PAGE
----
Most of my niches aren’t YMYL (though it’s probably possible to find YMYL angles to almost anything). Check out my revenue reports here to see what other niches I cover. As for niche ideas for other people, the sky is the limit, really. A lot would depend on the size of niche that you’re looking for. I can try and put together a post with a list of suggestions.

      1. Alessandro

        The problem I see now, is that with many “business keyword” the first places on google are by amazon, ebay and various ecommerce

        1. Anne

          Hi Alessandro,
          I guess that depends on what you mean by “business keyword”. If you mean “commercial intent” phrases, then in my experience so far, it’s not that difficult to beat Amazon, eBay, and other e-commerce sites. You just need a good post, with information about the type of product and a curated selection of offers.

          1. Alessandro

            Yes, until April I thought so too, but with the latest update of google many keywords with “commercial intent” are of the various ecommerce, at least here in italy.

  6. Jasin G.

    Wish you update the article soon so that you show us the results.

    1. Anne

      Thanks for the reminder! Anyone who follows my reports knows exactly how the site is doing, but I should add an update to save people the extra clicks.

  7. curtis

    You are excellent and I really love your post. I’ve been writing articles and product reviews in the last 5 years. Also, I’ve started a new kitchen site that is shooting 400 pageviews 4 months into launching.

    I would like to offer my expertise to you (3 cents per word) as I grow mine. I assure pride-worth work. Thank you.

    1. Anne

      Great site, Curtis! Thank you for the offer, but I make a point of not revealing my sites to Yeys readers, and in that spirit prefer not to hire anyone following a comment here ;( I hope you understand. Your site looks great! I’m sure you’ll do very well with it! Good luck!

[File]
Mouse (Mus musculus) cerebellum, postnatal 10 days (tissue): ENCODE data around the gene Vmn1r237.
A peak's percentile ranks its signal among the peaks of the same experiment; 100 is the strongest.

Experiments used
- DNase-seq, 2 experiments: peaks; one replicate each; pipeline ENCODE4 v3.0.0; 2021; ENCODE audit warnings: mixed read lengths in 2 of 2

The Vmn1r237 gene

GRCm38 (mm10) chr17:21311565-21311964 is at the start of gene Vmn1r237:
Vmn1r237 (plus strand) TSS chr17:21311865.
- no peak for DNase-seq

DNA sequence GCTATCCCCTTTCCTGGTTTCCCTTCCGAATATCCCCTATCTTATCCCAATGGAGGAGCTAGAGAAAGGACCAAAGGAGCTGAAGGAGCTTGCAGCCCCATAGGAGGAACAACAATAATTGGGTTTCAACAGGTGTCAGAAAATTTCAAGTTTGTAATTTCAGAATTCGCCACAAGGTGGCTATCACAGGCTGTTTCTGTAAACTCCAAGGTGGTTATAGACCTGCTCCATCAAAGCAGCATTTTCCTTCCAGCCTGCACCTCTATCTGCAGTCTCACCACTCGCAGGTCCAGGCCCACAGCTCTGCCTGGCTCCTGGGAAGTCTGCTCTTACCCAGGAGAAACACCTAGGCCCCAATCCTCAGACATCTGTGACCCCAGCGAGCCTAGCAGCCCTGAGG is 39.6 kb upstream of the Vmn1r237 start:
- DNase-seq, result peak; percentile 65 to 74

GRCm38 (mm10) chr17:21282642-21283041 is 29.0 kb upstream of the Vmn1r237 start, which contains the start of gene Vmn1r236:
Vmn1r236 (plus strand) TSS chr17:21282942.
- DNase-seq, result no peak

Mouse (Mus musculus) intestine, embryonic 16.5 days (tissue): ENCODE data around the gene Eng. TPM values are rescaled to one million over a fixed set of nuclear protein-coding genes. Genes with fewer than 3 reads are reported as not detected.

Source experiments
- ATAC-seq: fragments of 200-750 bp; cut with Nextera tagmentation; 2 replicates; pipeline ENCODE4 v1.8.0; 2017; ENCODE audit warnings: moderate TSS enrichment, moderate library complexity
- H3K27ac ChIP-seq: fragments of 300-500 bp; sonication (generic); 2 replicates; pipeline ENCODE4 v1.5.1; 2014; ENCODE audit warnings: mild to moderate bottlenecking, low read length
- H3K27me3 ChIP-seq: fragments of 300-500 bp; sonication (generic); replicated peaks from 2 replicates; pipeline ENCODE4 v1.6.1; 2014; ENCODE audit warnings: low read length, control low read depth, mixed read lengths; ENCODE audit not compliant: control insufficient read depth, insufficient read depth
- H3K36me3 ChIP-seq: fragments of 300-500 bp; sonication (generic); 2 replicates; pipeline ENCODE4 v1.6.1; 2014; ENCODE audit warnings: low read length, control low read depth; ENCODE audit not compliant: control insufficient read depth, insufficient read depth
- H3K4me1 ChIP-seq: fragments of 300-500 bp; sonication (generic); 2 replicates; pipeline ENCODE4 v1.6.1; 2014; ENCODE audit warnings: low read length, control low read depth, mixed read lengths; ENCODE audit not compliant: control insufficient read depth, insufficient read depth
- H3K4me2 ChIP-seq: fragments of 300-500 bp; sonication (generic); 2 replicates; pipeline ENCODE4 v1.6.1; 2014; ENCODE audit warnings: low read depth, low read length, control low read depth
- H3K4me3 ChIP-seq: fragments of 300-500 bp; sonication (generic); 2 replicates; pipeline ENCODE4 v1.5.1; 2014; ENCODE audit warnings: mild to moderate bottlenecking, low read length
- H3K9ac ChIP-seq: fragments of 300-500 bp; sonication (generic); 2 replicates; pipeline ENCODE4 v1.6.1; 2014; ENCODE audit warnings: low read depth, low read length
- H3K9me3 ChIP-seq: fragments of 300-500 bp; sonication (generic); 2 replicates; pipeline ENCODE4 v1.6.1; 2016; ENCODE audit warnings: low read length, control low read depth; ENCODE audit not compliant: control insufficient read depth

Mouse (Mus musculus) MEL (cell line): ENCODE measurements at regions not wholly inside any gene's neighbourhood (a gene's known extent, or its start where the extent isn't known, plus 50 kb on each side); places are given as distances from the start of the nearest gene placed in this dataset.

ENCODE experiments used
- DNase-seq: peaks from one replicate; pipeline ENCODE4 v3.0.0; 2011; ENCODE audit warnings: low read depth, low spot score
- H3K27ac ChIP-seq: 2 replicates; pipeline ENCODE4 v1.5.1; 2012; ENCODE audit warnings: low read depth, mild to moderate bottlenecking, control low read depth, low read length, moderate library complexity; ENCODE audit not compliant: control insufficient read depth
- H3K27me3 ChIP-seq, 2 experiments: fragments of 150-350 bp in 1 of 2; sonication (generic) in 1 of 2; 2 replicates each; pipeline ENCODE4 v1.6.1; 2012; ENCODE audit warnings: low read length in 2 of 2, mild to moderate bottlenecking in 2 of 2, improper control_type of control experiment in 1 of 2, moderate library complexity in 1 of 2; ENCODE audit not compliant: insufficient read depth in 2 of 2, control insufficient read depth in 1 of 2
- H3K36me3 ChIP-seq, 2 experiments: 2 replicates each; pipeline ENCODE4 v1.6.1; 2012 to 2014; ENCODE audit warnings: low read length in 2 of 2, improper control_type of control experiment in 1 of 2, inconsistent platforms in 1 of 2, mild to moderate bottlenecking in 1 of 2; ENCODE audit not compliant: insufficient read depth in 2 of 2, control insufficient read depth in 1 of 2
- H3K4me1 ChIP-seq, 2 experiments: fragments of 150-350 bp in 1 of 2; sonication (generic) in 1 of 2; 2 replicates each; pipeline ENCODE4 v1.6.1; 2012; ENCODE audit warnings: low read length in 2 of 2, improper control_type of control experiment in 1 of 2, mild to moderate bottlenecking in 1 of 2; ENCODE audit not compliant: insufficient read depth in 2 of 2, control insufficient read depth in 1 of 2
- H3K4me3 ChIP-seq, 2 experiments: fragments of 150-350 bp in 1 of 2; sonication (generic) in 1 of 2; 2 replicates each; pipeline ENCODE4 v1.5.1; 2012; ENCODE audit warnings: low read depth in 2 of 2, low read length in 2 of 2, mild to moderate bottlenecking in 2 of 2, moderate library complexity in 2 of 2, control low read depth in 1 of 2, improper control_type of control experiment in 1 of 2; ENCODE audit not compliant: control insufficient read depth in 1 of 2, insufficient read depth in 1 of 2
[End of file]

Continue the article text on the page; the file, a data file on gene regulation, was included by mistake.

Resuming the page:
8. Mark

    You don’t mention anything about link building. In this post, and the case study no mention of link building tactics. Wouldn’t this be a major cost and factor for getting the sites ranked? Especially since the sites were built on new domains? Good stuff though,glad I stumbled across your site. I’m looking to setup something similar in regards to your process.

    1. Anne

      Hi Mark,
      I prefer to avoid active link building, for three reasons –
      1. It’s time-consuming (or takes up budget).
      2. It’s annoying to deal with.
      3. It’s risky.

      The third factor is the most important one. Google keeps chasing down active link building methods. I don’t want any of the sites to get caught up in some massive update that will penalize for guest blogging, for example.

      That isn’t to say I don’t think links are important. They are certainly a central ranking factor. I just prefer to get them naturally. A site with 100 posts in it starts getting backlinks, even if you do nothing about it. It may take a little longer but it’s much safer and cheaper too.

  9. Casper

    Very interesting case study. Can you post an update on how well your site is performing?

    1. Anne

      Good idea, Casper. I’ll do that. It’s a good example of how not all websites actually succeed… I have mentioned the site in my reports since then but a more detailed report is probably in order.

  10. Bob

    Thanks for keeping this updated.

    Why do you think the site has struggled so much? Keywords too competitive, not enough backlinks, content not good enough? I’m curious how you would try and make it work if this were your only site and you gave it your full attention.

    1. Anne

      Hi Bob,
      I don’t think it’s the content. The keywords are too competitive with many huge players going after longtail queries. Big players such as Nerdwallet, Kredit Karma etc. are so big and authoritative that it’s impossible to compete with them. To do that, you’d have to commit to being a huge player yourself. I think that a site with 2-3K quality posts might be able to do that over time, or possibly along with an aggressive (and risky) link building strategy.